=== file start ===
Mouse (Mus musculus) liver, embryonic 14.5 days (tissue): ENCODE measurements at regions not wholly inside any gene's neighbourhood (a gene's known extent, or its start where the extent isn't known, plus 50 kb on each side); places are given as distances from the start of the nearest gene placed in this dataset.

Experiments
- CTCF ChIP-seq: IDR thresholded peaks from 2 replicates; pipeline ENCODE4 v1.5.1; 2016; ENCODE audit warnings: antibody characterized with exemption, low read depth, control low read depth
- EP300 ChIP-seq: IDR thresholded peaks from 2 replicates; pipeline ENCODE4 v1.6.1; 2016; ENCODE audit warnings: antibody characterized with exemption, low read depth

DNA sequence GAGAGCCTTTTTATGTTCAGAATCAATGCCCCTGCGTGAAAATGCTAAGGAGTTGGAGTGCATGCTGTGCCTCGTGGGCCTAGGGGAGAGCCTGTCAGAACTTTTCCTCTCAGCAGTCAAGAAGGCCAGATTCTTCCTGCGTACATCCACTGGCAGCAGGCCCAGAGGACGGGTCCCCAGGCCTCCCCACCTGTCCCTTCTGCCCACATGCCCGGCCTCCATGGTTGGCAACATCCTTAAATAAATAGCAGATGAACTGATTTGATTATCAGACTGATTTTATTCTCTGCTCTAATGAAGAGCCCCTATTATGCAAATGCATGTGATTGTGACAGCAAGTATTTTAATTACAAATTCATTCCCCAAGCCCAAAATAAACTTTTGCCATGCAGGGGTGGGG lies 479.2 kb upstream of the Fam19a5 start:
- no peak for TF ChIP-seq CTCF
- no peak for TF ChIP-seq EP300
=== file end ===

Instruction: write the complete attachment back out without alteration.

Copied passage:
Mouse (Mus musculus) liver, embryonic 14.5 days (tissue): ENCODE measurements at regions not wholly inside any gene's neighbourhood (a gene's known extent, or its start where the extent isn't known, plus 50 kb on each side); places are given as distances from the start of the nearest gene placed in this dataset.

Experiments
- CTCF ChIP-seq: IDR thresholded peaks from 2 replicates; pipeline ENCODE4 v1.5.1; 2016; ENCODE audit warnings: antibody characterized with exemption, low read depth, control low read depth
- EP300 ChIP-seq: IDR thresholded peaks from 2 replicates; pipeline ENCODE4 v1.6.1; 2016; ENCODE audit warnings: antibody characterized with exemption, low read depth

DNA sequence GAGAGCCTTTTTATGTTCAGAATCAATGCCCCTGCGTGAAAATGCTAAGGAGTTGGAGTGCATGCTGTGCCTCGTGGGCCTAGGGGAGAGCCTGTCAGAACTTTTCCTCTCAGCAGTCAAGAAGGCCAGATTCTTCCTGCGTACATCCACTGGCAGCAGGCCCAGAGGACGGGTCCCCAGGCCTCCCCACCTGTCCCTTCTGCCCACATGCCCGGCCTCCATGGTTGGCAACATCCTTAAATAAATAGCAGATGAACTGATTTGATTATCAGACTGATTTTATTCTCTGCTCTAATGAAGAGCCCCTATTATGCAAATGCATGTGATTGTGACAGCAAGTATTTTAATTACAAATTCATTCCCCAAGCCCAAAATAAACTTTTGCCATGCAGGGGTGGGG lies 479.2 kb upstream of the Fam19a5 start:
- no peak for TF ChIP-seq CTCF
- no peak for TF ChIP-seq EP300